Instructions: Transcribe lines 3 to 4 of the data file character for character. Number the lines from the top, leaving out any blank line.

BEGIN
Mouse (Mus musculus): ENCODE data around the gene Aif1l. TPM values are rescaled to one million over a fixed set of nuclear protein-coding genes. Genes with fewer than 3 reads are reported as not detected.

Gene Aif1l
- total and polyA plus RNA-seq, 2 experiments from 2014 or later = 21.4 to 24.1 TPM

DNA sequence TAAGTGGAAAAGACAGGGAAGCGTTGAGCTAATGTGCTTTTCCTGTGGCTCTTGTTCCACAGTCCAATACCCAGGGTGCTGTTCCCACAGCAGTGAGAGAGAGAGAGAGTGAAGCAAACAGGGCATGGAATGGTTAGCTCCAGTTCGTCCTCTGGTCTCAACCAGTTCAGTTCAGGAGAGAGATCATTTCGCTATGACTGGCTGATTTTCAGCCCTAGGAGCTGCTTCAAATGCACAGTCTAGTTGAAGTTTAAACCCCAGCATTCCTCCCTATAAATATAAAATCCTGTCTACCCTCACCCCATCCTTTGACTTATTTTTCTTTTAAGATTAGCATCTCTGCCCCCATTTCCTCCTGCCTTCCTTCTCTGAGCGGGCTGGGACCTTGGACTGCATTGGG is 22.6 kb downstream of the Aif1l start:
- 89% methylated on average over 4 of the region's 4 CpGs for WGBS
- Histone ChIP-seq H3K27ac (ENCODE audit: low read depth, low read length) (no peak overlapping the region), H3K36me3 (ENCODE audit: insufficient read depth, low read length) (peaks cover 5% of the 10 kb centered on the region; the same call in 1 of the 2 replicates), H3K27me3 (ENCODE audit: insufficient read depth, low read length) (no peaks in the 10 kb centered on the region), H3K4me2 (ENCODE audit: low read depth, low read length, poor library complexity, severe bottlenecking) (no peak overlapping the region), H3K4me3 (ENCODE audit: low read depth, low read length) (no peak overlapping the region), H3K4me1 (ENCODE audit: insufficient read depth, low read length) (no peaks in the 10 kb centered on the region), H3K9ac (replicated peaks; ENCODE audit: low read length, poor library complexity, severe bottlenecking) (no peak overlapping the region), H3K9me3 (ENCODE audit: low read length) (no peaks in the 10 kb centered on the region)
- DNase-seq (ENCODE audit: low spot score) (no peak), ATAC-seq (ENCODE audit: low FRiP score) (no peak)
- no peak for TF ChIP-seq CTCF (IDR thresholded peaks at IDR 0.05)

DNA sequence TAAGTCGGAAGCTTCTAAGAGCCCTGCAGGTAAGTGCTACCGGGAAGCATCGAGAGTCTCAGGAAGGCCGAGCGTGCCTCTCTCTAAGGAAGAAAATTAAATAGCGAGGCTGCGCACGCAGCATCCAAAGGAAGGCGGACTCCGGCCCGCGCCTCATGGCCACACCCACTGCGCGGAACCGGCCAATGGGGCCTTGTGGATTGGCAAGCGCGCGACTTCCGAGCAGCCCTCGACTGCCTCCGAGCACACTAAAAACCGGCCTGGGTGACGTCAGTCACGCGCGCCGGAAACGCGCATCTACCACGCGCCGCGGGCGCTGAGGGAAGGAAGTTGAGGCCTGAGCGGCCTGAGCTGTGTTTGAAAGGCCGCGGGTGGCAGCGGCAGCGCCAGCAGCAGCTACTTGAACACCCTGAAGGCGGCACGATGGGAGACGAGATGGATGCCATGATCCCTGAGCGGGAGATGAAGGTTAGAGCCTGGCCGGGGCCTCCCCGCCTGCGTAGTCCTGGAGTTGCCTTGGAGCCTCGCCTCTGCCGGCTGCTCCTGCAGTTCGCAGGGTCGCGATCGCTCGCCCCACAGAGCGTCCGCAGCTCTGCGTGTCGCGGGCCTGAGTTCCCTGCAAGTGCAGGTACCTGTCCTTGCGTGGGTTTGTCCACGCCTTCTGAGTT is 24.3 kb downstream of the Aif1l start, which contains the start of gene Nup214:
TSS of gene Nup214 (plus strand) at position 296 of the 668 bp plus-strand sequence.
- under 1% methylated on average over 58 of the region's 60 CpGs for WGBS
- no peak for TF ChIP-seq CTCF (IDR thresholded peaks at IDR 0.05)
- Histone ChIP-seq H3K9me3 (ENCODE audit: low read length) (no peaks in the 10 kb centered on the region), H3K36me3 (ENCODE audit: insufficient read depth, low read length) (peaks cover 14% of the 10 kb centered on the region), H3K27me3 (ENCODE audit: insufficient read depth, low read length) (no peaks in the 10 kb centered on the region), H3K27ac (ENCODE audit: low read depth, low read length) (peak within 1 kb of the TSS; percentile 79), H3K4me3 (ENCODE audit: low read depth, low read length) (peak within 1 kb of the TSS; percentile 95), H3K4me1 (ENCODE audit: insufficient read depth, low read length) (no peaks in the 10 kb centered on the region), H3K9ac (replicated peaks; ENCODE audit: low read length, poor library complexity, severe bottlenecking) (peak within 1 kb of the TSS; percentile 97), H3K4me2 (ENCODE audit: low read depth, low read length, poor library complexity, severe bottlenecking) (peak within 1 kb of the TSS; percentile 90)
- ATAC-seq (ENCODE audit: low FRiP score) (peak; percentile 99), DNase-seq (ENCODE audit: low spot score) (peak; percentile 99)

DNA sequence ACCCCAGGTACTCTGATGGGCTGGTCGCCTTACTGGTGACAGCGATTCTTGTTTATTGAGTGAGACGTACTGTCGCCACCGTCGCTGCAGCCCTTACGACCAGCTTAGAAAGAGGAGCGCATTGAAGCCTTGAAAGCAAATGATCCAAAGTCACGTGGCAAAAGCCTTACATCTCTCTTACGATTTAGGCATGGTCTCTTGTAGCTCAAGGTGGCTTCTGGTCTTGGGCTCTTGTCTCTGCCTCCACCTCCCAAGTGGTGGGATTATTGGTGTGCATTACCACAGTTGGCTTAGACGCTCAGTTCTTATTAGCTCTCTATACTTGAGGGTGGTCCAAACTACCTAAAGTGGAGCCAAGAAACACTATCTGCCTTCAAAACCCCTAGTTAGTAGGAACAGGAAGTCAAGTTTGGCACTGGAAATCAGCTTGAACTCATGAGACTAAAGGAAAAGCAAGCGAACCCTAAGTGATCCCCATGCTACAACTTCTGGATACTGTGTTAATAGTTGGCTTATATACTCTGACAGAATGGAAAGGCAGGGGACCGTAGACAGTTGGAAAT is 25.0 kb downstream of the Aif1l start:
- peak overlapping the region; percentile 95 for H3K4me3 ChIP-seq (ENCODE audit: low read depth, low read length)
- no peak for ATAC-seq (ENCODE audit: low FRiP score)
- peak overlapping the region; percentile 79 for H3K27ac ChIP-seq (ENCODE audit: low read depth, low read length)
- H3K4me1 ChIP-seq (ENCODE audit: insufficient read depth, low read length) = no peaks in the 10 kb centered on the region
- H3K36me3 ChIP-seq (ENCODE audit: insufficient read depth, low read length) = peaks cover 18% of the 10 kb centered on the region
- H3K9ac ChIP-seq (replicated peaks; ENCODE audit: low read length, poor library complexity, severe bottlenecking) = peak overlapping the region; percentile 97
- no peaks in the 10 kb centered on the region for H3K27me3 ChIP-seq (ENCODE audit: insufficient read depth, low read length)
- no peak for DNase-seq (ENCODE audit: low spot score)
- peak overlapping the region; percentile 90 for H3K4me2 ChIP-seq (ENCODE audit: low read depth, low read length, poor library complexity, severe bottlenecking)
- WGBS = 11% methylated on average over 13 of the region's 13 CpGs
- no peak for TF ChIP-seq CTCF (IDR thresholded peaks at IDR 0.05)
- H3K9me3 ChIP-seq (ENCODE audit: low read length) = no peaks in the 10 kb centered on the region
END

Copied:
- total and polyA plus RNA-seq, 2 experiments from 2014 or later = 21.4 to 24.1 TPM

DNA sequence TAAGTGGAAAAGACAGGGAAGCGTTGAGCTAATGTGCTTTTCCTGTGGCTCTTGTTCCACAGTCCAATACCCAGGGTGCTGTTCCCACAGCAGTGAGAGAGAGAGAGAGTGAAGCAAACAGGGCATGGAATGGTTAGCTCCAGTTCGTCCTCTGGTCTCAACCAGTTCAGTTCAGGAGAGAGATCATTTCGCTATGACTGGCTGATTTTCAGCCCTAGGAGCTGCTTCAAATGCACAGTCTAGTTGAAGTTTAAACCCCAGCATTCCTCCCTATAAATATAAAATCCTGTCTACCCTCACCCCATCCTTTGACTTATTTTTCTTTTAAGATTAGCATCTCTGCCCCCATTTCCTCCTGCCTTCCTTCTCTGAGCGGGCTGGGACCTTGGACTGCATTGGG is 22.6 kb downstream of the Aif1l start: